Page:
1)          People with autism DO socialise

Fictional characters with autism are generally depicted as having little or no interest in socialising, preferring to immerse themselves in their special interest and avoid all contact with humanity. In real life, it’s rarely that black and white. Autism is defined as a social awareness and communications disability, so people on the spectrum are bound to struggle with socialising at some point… but that doesn’t mean we never do it. About 50% of my friends have high functioning autism or Asperger’s Syndrome, and they’ve all got pretty active social lives. I was shocked a couple of years ago when I had an adult assessment for autism and the  psychiatrist was convinced  there was an error in my paper work when I ticked the box that said ‘played with other children as a child’. Of course I played with other children…. Just as having asthma doesn’t completely prevent me from breathing, having autism doesn’t completely prevent me from socialising.

2)            Although we enjoy it, socialising can be exhausting for us

So people with autism do socialise, and we do enjoy it… but it doesn’t come naturally to us. During autism awareness training sessions my boss uses the metaphor of driving a car. When you’ve been driving for a couple of years the process feels easy, you don’t really have to think about it consciously. But during your first few lessons you think about everything at once: the breaks, the steering, the ignition, other cars on the road… imagine how exhausting and stressful driving would be if you had to think like that every time you did it. That’s what socialising is like for someone with autism- constantly having to be hyper aware, analysing every word, every gesture… and it’s exhausting. This problem was summed up perfectly well by the six year old child of one of my readers: ‘You’re disabled by other people… friends. It seems like they’re such a challenge for you and they’re hard for you. They make you tired.’ Autistic people can enjoy socialising, but we need lots of time to wind down afterwards. If a person with autism say’s they’re too tired to hang out with you, don’t make them feel guilty or selfish, just remind yourself they can be disabled by the company of others.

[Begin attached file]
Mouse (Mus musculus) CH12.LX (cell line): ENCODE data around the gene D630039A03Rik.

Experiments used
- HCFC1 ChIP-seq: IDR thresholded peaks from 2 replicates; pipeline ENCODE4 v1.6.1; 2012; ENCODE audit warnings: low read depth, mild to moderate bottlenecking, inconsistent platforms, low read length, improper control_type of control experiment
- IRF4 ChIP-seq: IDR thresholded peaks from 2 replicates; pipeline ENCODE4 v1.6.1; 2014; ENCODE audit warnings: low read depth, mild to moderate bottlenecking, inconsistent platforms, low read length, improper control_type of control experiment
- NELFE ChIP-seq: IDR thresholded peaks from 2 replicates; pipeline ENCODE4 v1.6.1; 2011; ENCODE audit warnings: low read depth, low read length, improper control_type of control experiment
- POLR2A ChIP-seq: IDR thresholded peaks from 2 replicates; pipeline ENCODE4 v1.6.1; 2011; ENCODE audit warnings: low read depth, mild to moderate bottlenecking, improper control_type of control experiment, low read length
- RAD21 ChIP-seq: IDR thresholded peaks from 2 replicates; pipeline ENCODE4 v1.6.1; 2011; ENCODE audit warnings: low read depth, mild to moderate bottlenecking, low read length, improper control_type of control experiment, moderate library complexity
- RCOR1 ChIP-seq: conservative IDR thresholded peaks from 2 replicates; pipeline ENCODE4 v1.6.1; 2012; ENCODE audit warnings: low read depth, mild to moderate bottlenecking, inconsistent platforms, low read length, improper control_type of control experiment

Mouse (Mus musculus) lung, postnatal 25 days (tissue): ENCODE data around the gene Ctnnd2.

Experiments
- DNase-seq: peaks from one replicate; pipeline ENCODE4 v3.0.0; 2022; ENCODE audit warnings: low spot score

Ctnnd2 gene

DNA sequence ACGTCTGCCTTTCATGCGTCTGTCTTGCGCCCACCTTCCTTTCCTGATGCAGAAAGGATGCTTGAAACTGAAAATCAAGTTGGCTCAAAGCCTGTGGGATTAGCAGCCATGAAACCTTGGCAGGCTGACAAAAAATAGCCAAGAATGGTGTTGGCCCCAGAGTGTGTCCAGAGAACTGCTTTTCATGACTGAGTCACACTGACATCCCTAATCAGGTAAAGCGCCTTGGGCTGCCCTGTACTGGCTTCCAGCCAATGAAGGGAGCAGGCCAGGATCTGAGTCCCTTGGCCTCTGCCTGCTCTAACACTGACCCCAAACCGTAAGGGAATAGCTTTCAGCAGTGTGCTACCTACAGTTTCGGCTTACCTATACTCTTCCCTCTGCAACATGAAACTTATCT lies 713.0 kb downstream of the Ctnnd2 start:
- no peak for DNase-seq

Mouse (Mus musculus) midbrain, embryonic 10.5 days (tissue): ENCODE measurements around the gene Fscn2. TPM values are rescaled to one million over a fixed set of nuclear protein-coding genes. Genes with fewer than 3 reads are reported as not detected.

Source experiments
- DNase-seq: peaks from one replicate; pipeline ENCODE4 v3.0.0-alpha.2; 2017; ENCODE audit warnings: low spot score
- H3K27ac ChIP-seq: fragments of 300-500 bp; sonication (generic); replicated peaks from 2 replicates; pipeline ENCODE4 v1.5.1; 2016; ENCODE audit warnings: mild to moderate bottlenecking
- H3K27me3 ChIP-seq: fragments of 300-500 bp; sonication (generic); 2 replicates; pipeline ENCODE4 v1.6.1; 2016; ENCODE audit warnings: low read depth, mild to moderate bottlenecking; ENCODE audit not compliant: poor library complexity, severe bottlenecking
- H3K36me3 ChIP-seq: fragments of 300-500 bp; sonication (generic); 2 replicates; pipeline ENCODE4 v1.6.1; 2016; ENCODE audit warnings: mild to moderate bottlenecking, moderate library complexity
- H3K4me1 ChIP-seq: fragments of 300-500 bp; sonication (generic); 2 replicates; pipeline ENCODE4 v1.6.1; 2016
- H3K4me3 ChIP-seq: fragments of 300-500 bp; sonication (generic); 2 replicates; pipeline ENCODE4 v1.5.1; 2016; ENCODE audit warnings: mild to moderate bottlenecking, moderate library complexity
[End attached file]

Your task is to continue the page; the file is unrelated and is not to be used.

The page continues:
3)            Lots of people with autism avoid clubs and parties for sensory reasons

Parties and clubs can be hell for people with autism, not because of the social aspects, but because it’s just too noisy. While most neurotypical people can filter out background noise and just focus on the conversation they’re having, people with autism tend to hear everything at the same volume. Think about all the different sounds at a party or night club: there’s the music, people ordering drinks, doors opening and shutting, about 50 drunk conversations happening simultaneously, the air conditioning, the hand dryers in the toilets…. Now imagine you could hear all those sounds at an intensely high volume, while engaging in small talk with your friends. It would be pretty unpleasant, wouldn’t it? If you invite someone with autism to a crowded birthday party or a busy night club, don’t be offended if they say no. It’s not because they don’t like you, it’s because parties and clubs can be a very unpleasant environment for us to be in, often resulting in meltdowns and panic attacks.

4)            It takes us a LONG time to feel comfortable around someone new

Most people take a while to get used to someone new entering their life, but for people with autism, this process can last longer and be more debilitating. For me, it takes about three years of getting to know someone before I’m truly relaxed and comfortable around them. I can still talk to people I’ve not known for that long and enjoy our conversations, I just find them draining. I work with a teenage boy with autism who struggles a great deal with meeting new people. He appears quite angry and hostile when around people he perceives as ‘strangers’, but this hostility is simply masking his anxiety and fear. The best thing you can do for a person with autism is give us time to get used to your presence before engaging in direct communication.

5)            Sometimes we need to be told to shut up